How traditional Middle East architecture is providing the inspiration for keeping fans and players cool at the Qatar 2022 FIFA World Cup.
Engineers from the University of Sheffield’s Energy 2050 research institute, in partnership with Qatar University, have developed an innovative system to keep fans and players cool at the Qatar 2022 FIFA World Cup.
Led by Dr Ben Hughes, the research team has developed a system to passively cool outdoor air and drive it through the stadium, providing cooling in the stands, concourse and at pitch level.
The cooling technology that Dr Hughes refers to has its roots in traditional architecture of the Middle East region. Wind towers were used for centuries to capture outdoor air and force it through a building, thereby creating a cooling effect by the movement of air. Wind towers have been used in the stadium cooling design, to force air into underground chambers where the air temperature is lowered as it passes over heat recovery heat pipes filled with cold water. The heat from the air is transferred to the water in the pipes and ejected elsewhere. The cooled air is then pumped into the stadium, to provide relief to the players and spectators.
Heat pipes are sealed tubes partially filled with a fluid used to transfer heat between fluid streams at different temperatures. Heat is transferred due to pressure changes in the pipes, as fluid evaporates and condenses at either end of the heat pipe. This is a passive process as no energy input is required to transfer heat.
The idea for district cooling as a solution, where the air required for buildings is centrally cool and is then distributed to where it is required, is becoming more commonly accepted given the cost reduction and green credentials. A benefit of district cooling is that it uses recovered heat in a mixed mode to deliver a stable, comfortable indoor environment.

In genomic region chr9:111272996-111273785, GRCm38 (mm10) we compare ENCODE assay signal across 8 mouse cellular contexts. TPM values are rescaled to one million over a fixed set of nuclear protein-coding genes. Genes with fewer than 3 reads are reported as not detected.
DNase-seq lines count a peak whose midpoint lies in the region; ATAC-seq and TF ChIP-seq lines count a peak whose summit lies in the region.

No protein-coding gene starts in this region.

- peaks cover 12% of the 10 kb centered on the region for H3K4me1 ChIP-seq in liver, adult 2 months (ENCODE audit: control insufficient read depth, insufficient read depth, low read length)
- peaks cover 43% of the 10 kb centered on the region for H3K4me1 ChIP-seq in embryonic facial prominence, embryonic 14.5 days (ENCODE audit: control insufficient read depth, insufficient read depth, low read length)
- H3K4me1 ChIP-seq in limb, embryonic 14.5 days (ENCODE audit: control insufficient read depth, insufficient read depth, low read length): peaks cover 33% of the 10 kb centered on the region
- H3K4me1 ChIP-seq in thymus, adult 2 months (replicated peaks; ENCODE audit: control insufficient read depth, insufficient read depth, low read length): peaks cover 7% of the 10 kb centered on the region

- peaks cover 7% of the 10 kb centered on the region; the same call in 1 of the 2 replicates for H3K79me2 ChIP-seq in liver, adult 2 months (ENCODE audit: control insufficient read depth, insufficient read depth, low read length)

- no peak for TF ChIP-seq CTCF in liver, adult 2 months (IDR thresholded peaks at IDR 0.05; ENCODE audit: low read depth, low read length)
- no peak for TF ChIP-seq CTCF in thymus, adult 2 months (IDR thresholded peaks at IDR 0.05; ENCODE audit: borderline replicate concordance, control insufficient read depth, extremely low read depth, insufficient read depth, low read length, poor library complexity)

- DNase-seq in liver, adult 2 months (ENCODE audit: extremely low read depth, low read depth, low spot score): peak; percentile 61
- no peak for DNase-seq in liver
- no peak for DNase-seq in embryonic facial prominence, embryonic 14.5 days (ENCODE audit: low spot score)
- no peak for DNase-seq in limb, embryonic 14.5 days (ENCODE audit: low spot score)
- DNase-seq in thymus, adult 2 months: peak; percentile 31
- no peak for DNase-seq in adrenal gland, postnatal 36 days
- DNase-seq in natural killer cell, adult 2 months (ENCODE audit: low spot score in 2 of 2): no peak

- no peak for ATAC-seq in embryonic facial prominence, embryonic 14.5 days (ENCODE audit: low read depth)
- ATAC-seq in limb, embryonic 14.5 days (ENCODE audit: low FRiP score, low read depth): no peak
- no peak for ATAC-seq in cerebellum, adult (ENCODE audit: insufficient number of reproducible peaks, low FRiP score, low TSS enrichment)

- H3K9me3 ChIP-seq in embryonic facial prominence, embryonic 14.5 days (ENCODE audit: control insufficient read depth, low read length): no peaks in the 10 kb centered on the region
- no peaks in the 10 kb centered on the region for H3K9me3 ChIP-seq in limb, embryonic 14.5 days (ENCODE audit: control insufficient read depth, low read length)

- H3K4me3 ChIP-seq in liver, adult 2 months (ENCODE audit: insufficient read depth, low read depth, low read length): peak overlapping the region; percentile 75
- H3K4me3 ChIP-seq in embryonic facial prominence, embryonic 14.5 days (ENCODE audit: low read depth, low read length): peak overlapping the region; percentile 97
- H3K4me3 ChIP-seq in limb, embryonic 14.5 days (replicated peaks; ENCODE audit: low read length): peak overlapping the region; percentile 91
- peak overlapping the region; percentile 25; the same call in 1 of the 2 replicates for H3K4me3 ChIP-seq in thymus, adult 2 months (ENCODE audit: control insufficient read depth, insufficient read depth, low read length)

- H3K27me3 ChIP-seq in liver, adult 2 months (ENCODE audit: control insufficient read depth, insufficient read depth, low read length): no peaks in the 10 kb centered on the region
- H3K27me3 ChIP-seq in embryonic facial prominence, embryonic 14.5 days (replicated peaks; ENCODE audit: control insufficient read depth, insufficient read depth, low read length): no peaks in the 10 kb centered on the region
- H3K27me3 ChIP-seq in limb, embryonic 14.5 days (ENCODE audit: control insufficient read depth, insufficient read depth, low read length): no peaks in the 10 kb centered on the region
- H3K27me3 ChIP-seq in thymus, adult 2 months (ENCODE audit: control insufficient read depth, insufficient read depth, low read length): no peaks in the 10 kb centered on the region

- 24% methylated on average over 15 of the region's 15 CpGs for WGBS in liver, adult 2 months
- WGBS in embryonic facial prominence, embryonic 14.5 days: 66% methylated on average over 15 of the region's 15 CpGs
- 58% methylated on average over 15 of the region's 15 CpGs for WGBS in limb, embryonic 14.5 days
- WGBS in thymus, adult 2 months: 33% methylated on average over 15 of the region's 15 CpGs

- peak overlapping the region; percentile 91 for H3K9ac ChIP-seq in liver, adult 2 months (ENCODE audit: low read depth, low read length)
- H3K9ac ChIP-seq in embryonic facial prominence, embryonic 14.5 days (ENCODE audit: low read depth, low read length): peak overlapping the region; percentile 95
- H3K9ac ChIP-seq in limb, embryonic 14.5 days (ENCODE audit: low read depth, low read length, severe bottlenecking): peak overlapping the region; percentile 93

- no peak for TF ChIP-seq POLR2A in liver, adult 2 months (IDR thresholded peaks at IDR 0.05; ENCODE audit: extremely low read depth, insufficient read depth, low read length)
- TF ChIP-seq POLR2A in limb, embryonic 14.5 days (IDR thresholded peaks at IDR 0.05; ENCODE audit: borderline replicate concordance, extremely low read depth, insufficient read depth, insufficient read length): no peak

The ideas for the cooling of the stadiums were generated before the dates for the 2022 World Cup were moved from the summer to the winter due to fears about the effectiveness of the technology, its environmental impact and the fact nothing could be done to reduce outside temperatures. However, Dr Hughes said the project could have delivered acceptable temperatures in venues even in June and July, although doing it in December is much easier.
"We're aiming for a range of 24-26 degrees but could get it down to 21 degrees. And we think we can increase efficiency by up to 50%,” he said.
The research team had studied previous World Cups with high temperatures, such as the 1994 World Cup in the United States or the 2006 tournament in Germany, to work out the amount of stress players experienced. As a result, Dr Hughes is confident heat in Qatar will not be the factor many have feared and is optimistic about the benefits of the technology for the region and the United Kingdom's chances of tapping into the Qatari construction boom.
The first venue with this system is the Khalifa International Stadium, which was built in 1976 but reopened last month after extensive refurbishment and is set to host the World Athletics Championships in 2019 and World Cup matches in 2022.
This project was made possible by a National Priorities Research Program (NPRP) award from the Qatar National Research Fund, a member of the Qatar Foundation.